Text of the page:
Using standard VAT accounting, you must complete four VAT Returns each year. Any VAT due is payable quarterly, and any VAT refunds due to you are also repayable quarterly.
Using annual VAT accounting, you make nine interim payments at monthly intervals, or three quarterly interim payments, throughout the year. You only need to complete one return at the end of the year when you either make a balancing payment or receive a balancing refund. Annual accounting can reduce your paperwork and make it easier to manage your cashflow.
You can use annual accounting if your estimated VAT taxable turnover during the next tax year is not more than £1.35 million. If you are already using annual accounting you can continue to do so until your estimated VAT taxable turnover exceeds £1.6 million.
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Using standard VAT accounting, you must complete four VAT Returns each year. Any VAT due to HM Revenue & Customs (HMRC) is payable quarterly, and any VAT refunds due to you are repayable quarterly.
Using the Annual Accounting Scheme, you make either nine interim payments at monthly intervals, or three quarterly interim payments, throughout the year. You only need to complete one return at the end of each year. At that point you must pay any outstanding amount. If you have overpaid, you will receive a refund.
If you have been registered for VAT for less than 12 months, your interim payments are based on an estimate of the VAT you expect to owe for the coming year. If you have been registered for VAT for 12 or more months, your interim payments are based on your previous year's actual VAT payments.
You can use the Annual Accounting Scheme if your estimated VAT taxable turnover for the coming year is not more than £1.35 million. Your VAT taxable turnover includes any standard, reduced and zero-rated sales and other VAT taxable supplies, but excludes the VAT itself, VAT-exempt supplies and capital asset sales.
Once you are using annual accounting you can continue to do so as long as your estimated VAT taxable turnover remains below £1.6 million.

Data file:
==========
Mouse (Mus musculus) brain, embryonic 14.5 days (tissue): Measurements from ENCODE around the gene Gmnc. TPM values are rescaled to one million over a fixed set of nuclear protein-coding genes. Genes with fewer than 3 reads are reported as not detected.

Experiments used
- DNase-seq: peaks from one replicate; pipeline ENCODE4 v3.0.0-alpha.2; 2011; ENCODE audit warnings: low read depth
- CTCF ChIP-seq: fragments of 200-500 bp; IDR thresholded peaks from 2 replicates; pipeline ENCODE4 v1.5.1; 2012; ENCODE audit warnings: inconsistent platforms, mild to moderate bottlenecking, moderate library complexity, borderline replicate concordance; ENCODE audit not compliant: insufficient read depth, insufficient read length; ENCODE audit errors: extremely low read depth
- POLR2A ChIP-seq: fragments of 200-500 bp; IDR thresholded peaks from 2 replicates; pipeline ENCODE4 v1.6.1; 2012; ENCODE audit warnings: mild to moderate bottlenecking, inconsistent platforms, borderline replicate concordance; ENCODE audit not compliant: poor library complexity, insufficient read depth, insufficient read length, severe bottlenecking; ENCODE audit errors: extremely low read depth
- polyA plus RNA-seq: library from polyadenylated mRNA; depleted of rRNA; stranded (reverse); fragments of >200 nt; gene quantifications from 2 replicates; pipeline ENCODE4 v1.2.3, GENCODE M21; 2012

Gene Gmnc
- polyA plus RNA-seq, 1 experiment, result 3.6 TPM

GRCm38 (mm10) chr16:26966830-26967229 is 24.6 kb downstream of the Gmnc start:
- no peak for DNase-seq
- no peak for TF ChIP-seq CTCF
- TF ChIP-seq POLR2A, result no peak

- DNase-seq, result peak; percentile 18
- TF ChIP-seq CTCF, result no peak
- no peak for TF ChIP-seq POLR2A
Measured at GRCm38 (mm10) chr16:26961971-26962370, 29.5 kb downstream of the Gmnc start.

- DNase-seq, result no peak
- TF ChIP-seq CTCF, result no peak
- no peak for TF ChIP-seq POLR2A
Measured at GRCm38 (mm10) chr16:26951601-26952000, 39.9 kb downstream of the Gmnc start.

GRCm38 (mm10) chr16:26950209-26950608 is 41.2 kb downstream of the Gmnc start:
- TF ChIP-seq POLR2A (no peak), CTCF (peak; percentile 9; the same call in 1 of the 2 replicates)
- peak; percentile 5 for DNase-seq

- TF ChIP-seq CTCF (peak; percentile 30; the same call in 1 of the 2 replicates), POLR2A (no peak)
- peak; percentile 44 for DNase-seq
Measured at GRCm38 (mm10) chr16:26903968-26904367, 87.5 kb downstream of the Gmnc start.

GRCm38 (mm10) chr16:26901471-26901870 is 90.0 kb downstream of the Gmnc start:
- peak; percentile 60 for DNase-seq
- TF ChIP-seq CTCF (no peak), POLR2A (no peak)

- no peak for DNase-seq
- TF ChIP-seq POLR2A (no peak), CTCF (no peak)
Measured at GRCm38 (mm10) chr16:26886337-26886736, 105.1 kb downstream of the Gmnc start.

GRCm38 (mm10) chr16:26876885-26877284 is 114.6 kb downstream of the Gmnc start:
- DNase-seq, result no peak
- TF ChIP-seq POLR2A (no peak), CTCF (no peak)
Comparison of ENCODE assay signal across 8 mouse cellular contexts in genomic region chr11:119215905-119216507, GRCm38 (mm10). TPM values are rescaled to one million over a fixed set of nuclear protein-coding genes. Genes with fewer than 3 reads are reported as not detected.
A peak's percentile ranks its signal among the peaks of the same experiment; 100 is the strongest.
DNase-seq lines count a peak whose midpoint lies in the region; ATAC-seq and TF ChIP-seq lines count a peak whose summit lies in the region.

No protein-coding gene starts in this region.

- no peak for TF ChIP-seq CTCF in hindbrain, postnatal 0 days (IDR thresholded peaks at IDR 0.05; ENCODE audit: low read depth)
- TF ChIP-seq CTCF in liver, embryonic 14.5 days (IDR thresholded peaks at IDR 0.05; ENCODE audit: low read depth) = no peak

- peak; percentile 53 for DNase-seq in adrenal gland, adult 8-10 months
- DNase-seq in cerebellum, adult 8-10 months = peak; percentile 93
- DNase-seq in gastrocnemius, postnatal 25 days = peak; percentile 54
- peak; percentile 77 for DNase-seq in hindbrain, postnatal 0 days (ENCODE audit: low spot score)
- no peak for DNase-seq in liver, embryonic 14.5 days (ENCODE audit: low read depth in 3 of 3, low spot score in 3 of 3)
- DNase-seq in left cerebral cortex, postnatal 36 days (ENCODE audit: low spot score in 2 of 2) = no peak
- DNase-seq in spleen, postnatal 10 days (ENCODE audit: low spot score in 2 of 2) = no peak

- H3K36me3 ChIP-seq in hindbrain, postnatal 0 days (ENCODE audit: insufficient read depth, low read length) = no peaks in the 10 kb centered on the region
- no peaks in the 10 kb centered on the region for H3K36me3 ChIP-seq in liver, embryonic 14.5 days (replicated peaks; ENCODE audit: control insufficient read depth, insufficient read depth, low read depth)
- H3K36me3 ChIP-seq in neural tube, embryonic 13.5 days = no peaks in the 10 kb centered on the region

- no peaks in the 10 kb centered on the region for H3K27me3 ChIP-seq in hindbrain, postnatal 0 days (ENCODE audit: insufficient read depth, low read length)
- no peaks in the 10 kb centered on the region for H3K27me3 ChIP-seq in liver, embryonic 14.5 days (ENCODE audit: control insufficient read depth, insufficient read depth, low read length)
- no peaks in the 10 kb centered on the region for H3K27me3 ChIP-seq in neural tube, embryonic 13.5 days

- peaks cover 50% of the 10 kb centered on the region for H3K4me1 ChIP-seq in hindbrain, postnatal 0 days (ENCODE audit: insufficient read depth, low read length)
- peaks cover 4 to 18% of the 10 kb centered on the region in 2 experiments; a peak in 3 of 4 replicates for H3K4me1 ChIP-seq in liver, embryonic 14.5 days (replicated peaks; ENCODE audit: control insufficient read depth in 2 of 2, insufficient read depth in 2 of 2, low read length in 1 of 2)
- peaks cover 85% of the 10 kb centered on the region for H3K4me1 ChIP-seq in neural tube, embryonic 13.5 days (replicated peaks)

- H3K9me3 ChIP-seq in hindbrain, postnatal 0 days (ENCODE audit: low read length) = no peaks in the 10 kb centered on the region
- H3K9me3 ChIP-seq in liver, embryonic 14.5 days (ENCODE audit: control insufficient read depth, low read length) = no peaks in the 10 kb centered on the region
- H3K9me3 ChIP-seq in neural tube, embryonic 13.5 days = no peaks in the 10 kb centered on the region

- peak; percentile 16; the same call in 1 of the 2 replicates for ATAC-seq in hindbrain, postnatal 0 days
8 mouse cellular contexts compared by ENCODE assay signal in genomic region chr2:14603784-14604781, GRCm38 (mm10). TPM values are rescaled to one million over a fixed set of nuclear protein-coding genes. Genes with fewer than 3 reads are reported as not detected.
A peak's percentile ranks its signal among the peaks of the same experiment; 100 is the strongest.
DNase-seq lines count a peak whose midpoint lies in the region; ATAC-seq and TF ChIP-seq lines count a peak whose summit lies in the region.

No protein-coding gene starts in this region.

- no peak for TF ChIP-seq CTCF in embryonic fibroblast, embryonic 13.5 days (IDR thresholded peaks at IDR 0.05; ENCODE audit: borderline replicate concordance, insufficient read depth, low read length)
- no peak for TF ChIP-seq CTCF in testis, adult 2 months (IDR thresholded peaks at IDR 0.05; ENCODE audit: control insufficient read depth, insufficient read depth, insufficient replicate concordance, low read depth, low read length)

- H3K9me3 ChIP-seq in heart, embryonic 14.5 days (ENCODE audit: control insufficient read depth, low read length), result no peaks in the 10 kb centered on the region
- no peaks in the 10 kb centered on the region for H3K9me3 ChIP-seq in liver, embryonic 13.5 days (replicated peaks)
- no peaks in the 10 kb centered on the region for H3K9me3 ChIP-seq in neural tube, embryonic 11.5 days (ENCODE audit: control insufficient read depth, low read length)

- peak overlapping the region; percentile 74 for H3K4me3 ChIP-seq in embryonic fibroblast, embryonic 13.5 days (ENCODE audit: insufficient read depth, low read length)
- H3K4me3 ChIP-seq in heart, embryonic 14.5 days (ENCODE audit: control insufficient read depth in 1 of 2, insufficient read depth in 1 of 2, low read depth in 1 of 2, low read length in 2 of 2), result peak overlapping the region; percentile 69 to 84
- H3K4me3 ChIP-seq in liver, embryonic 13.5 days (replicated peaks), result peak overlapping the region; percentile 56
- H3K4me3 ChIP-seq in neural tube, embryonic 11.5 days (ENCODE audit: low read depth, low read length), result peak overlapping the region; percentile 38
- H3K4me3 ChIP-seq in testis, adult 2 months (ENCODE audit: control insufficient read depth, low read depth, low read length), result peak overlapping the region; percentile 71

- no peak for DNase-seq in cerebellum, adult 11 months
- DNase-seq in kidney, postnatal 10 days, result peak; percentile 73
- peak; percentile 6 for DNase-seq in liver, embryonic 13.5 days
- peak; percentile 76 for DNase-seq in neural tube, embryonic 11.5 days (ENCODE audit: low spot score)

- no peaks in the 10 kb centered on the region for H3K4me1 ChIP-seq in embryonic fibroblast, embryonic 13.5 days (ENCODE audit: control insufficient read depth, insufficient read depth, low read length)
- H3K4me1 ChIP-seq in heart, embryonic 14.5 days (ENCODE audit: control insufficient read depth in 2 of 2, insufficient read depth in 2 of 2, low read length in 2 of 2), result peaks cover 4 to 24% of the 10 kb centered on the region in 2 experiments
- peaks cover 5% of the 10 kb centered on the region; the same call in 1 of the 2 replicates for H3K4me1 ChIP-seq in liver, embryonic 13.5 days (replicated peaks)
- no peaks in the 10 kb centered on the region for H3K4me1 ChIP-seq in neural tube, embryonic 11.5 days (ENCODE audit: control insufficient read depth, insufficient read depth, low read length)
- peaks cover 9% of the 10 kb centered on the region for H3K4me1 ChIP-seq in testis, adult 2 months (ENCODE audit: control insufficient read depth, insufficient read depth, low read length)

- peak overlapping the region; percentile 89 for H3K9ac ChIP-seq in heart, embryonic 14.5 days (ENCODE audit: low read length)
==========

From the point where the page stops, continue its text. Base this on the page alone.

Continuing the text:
You cannot use annual accounting if:
There are a number of reasons why the Annual Accounting Scheme can be beneficial to your business, but there are also some potential disadvantages.
If you use HMRC's online services to apply for VAT registration, you can apply to join the Annual Accounting Scheme at the same time.
You can also download and complete an application form and send it to HMRC by post.
form VAT 600 AA to apply to join the Annual Accounting Scheme
Get form VAT 600 AA/FRS for joining the Annual Accounting Scheme and the Flat Rate Scheme at the same time
Find out more about the Flat Rate Scheme
Once you have joined the Annual Accounting Scheme you must notify HMRC if there are significant changes that may affect the amount of VAT you pay. Examples include:
You may leave the scheme voluntarily at any time by notifying HMRC.
You must leave the scheme if your VAT taxable turnover goes over £1.6 million. HMRC may remove you from the Annual Accounting Scheme for a number of reasons, including:
If you leave the Annual Accounting Scheme, you can't rejoin for at least 12 months.
If you choose to pay your VAT by nine monthly instalments, each payment will be 10 per cent of the total amount of VAT you paid to HMRC in the previous year, or 10 per cent of the estimated total annual amount of VAT due to HMRC if you have been registered for VAT for less than 12 months. Your payments will be due by the end of months 4 to 12 of your annual accounting year.
If you choose to pay your VAT by three quarterly instalments, each payment will be 25 per cent of your previous year's VAT liability, or 25 per cent of your estimated VAT liability if you have been registered for VAT for less than 12 months. Your payments will be due by the end of months 4, 7 and 10 of your annual accounting year.
The balance of your actual VAT payable for your annual accounting year, based upon the return that you complete at the end of the year, is due two months after the end of your annual accounting year.
All of your payments must be made electronically.
Annual returns are completed in exactly the same way as quarterly returns, except that after calculating the annual VAT payment due, you deduct the interim payments you have already made to arrive at the end-of-year balancing payment due to you or HMRC.
The standard rate of VAT was increased from 17.5 per cent to 20 per cent on 4 January 2011.
You may be able to use the Annual Accounting Scheme together with some of the following VAT schemes:
Unlike standard VAT accounting where VAT is due when you issue an invoice, using cash accounting you don't have to pay VAT until your customers pay you.
Using the Flat Rate Scheme you simply pay a fixed percentage of your turnover as VAT.
If you are a retailer, there are several schemes where you can simplify your calculation of VAT by not having to account for VAT on each individual sale.
If you buy or sell second-hand goods, antiques, collectibles or art, you only need to account for VAT on the difference between the price you paid for an item and the price at which you sell it - your margin.
The Tour Operator's Margin Scheme makes VAT accounting easier for tour operators who buy and sell travel, accommodation and certain other services internationally.